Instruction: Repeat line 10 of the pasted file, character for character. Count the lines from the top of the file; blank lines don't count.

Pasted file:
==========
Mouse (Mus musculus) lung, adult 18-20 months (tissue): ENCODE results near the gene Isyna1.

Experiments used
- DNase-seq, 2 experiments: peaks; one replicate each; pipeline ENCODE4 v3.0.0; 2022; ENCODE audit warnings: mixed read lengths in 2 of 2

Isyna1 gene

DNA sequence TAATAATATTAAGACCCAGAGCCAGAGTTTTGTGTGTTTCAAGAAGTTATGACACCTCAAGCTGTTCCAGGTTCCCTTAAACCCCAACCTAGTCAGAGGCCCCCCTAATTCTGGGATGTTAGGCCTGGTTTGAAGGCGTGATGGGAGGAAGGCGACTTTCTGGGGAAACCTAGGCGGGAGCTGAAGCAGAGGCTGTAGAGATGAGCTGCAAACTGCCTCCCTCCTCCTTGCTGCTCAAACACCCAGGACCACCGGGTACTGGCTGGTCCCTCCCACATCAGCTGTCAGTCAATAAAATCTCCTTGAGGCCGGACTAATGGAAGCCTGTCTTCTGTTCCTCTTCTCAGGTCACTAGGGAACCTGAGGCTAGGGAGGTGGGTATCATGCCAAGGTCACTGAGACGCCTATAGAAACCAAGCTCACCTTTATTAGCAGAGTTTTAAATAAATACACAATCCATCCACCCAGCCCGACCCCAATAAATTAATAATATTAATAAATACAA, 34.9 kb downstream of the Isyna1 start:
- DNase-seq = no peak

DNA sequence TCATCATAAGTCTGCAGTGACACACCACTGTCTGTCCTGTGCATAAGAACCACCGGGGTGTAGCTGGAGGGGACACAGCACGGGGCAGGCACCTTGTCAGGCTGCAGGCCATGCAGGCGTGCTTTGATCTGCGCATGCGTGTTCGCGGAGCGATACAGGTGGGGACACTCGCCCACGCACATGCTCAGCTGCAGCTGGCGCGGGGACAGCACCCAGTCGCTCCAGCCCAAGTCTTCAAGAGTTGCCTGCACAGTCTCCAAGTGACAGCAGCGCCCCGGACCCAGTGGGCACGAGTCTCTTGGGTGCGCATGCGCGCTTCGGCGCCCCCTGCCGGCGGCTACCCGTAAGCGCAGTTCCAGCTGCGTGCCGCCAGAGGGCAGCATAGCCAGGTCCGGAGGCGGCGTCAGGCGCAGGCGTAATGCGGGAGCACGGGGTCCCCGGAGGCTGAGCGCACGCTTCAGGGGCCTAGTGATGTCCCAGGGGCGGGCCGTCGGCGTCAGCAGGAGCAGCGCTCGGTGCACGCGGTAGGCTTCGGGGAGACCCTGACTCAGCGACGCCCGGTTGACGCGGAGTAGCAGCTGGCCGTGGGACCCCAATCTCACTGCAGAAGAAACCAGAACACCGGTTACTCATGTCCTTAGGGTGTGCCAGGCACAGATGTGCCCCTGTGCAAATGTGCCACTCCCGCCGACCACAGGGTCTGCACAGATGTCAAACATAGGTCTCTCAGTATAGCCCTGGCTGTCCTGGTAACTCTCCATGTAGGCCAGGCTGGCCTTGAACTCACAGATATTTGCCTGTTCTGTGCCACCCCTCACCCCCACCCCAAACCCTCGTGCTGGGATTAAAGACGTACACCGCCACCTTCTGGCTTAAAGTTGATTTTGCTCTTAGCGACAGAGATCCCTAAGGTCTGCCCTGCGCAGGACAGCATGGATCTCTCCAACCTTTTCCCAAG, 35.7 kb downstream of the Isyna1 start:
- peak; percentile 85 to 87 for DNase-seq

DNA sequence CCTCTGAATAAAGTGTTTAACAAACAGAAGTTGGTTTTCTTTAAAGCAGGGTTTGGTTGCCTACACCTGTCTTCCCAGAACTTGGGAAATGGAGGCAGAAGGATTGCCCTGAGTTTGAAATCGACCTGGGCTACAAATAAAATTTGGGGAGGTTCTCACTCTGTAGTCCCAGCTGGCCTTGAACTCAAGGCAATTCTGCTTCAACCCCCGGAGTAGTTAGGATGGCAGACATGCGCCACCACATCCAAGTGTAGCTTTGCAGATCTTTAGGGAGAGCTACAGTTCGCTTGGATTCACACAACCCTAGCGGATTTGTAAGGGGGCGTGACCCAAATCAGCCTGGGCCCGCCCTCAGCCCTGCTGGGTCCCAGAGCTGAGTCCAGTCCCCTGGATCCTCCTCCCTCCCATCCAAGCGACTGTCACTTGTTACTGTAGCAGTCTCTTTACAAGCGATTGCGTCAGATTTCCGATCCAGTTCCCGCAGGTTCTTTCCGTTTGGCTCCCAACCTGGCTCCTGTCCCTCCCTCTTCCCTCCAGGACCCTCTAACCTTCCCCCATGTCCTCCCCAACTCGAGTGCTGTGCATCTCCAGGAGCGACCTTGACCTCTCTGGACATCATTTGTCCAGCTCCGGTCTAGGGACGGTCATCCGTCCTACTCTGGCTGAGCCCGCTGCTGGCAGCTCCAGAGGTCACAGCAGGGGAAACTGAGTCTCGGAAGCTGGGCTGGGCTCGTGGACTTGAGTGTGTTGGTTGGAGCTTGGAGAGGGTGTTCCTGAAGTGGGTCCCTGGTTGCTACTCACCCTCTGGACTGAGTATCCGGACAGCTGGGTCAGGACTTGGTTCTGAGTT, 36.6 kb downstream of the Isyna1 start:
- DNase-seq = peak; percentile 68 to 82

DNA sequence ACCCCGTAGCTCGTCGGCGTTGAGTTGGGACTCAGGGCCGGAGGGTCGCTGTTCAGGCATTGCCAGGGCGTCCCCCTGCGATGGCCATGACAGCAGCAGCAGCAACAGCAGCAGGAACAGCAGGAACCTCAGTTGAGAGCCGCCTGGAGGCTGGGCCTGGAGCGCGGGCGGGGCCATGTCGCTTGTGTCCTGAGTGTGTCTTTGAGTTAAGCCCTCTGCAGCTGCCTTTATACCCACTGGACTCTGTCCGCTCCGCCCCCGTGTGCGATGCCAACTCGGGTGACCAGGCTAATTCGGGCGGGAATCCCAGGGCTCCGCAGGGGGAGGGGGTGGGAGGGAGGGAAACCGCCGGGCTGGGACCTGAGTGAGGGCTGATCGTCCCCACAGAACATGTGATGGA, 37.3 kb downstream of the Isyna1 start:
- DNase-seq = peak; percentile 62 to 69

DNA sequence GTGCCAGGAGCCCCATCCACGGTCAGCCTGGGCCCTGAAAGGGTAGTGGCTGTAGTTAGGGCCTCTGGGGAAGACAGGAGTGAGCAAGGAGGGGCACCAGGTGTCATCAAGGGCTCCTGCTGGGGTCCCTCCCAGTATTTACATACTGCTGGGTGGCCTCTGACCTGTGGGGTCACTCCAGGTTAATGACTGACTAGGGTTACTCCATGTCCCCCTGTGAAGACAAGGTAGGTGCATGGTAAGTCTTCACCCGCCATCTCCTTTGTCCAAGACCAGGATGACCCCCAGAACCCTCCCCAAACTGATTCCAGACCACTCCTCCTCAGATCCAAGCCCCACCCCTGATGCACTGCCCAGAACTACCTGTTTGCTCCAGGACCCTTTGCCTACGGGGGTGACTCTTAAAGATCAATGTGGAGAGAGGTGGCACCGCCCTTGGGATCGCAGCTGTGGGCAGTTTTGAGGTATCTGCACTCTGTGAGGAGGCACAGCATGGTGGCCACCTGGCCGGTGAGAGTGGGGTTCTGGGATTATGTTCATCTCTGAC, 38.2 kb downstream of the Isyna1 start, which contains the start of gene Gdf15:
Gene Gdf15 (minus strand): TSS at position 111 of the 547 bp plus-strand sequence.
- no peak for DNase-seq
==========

- DNase-seq = peak; percentile 68 to 82